Stimulus funding saves apartment community and jobs

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Governor Jack Markell, Senator Tom Carper and Delaware State Housing Authority (DSHA) Director Anas Ben Addi today announced that Hollybrook Farms, LP has received just over $4.3 million in funding through American Recovery and Reinvestment Act of 2009, better known as ARRA, to renovate units at the housing community located in Laurel. Specifically, the funding was made available through ARRA’s Tax Credit Exchange Provisions (TCEP). This funding will save the property from foreclosure and preserve 124 units of affordable housing, in addition to the federal annual subsidy of $649,000. The project will also help boost the economy and provide nearly 200 jobs during construction.

Governor Markell said, “The only way we are going to get our economy going again is by creating jobs and getting Delawareans back to work,” said Governor Jack Markell. “There will be 189 jobs associated with this project and businesses want to be in areas where their employees can find affordable housing. Delaware is truly a state of neighbors. When we find a problem, we put our heads together and get things done. Hollybook Apartments is a great example of that.”

Senator Carper commented, “This is stimulus funding doing exactly what it was intended to do—help the economy, create and sustain jobs, and support the completion of ‘shovel-ready’ projects. The stimulus funding is being put to good use here in Delaware.”

DSHA Director Anas Ben Addi stated, “Delaware, like many other states, faces a shortage of affordable housing. Without this infusion of ARRA funding this property was in real danger of going into foreclosure. Delaware needs every single unit of affordable housing we have, so we cannot afford to let that happen. The tax credit programs have provided a much-needed boost to this industry. On behalf of Delaware’s citizens, I would like to thank everyone—investors, developers, legislators, construction workers—for working together to see this project completed.”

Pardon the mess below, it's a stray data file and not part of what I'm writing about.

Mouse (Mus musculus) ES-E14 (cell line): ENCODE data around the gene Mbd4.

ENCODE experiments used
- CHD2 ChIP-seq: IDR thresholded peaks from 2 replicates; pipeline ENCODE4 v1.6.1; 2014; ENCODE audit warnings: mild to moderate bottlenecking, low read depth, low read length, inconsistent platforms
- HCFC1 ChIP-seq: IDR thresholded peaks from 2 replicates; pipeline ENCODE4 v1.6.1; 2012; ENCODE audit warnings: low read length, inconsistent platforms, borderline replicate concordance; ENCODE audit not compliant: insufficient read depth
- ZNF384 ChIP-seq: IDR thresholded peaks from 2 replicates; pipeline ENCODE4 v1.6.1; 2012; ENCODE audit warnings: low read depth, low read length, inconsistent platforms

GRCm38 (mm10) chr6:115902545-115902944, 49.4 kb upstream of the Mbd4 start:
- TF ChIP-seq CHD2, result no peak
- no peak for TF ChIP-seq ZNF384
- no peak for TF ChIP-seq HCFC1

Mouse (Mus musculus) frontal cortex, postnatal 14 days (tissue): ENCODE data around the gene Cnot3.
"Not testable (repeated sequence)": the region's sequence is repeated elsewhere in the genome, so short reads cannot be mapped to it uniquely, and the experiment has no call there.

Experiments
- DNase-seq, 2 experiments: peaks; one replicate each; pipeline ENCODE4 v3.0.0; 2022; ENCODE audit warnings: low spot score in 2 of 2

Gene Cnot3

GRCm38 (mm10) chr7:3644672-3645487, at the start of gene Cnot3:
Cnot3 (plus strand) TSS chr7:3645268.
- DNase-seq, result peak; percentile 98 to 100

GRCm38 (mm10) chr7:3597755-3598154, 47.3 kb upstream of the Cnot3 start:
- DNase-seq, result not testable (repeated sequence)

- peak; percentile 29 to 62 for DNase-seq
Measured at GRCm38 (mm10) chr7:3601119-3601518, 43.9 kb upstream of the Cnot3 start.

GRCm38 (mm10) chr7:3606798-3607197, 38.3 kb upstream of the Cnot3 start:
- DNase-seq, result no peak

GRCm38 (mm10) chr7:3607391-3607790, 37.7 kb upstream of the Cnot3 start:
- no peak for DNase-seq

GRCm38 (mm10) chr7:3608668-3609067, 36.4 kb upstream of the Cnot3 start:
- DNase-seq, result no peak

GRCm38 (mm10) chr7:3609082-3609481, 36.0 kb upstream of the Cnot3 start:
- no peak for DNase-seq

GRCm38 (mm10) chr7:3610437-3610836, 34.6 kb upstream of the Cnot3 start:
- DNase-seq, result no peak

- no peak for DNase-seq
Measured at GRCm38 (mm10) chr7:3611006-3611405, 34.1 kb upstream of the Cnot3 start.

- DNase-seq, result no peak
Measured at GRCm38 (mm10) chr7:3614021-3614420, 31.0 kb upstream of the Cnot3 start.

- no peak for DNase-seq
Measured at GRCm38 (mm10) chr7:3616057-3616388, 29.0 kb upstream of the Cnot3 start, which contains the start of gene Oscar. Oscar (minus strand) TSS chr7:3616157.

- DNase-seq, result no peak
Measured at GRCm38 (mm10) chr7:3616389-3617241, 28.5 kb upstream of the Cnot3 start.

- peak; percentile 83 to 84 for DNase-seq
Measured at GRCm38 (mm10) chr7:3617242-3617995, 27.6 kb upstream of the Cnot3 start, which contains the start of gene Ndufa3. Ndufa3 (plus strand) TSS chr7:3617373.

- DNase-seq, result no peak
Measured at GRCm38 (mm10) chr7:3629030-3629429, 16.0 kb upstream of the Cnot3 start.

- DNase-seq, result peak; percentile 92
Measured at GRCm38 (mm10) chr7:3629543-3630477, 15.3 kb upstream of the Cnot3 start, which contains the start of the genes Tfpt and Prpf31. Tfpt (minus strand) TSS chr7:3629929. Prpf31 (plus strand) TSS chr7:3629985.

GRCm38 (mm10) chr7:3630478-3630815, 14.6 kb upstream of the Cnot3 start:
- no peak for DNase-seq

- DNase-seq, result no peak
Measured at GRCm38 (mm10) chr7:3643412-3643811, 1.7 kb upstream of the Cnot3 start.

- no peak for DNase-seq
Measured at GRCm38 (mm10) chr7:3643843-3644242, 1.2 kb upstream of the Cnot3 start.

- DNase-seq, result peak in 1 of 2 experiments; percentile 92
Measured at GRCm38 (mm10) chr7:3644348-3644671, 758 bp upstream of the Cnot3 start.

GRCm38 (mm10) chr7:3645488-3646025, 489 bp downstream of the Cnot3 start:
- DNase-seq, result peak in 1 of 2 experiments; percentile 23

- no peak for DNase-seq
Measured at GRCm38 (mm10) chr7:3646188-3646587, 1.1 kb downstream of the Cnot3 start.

The Hollybrook Apartment community has 15 buildings with a total of 124 units. These buildings have been re-designed (new roofs, exterior siding, windows) with all new HVAC systems, new plumbing, bathrooms, kitchens, carpet, vinyl flooring and appliances. Appliances and HVAC are Energy Star®, six handicapped-accessible units have been completed, along with a new community building, new offices and a new maintenance building. The project is currently about 72 percent completed.

The U.S. Department of Agriculture, provider of the original financing for Hollybrook Apartments, also joined the celebration. Tammye H. Trevino, Administrator for Housing and Community Facilities Programs in USDA’s Rural Development agency said, “Many times an extensive renovation of an existing Rural Rental Housing Property financed by USDA is a challenging undertaking. But, it is an effort well worth taking as it provides rural communities with decent, safe and quality affordable rental housing that many low-income residents can call home for years to come. On a larger scale it is a long term investment in this community and represents the useful nature of ARRA funding as it’s delivered to communities across this nation. We salute the hard work and cooperation expended by many to get this revitalization effort to where it is today.”

David Layfield and Jib Edwards are the developers of Hollybrook Farms, LP and have been working together, along with contractor Gillis Gilkerson, Inc., to renovate the site. Layfield noted, “Throughout my twenty years of developing affordable housing, Hollybrook has, by far, been the most challenging project. With more moving parts than a Swiss watch, it has taken a great deal of diligence and hard work to bring to fruition. Without the American Recovery and Reinvestment Act (ARRA) assistance, Hollybrook could not have been completed. We are eternally grateful for the assistance that ARRA has brought to Hollybrook and similar affordable housing communities all over the country.” Edwards commented, “This property was first built over 30 years ago by my father and his partner, I am thankful for the support of all the dedicated professionals who were united in the idea of preserving decent affordable housing. I am also happy to see the quick application of American Recovery and Reinvestment Act (ARRA) was able to keep this project rolling forward and I think that when Washington D.C. envisioned the Act this was a project that was the correct application of the resources created by ARRA.”

The TCEP is part of the American Recovery and Reinvestment Act of 2009. Housing Credit Agencies can exchange a portion of their housing credit ceiling for cash which can be used to finance the construction or acquisition and rehabilitation of qualified low-income housing buildings. The funding is provided through the Internal Revenue Service.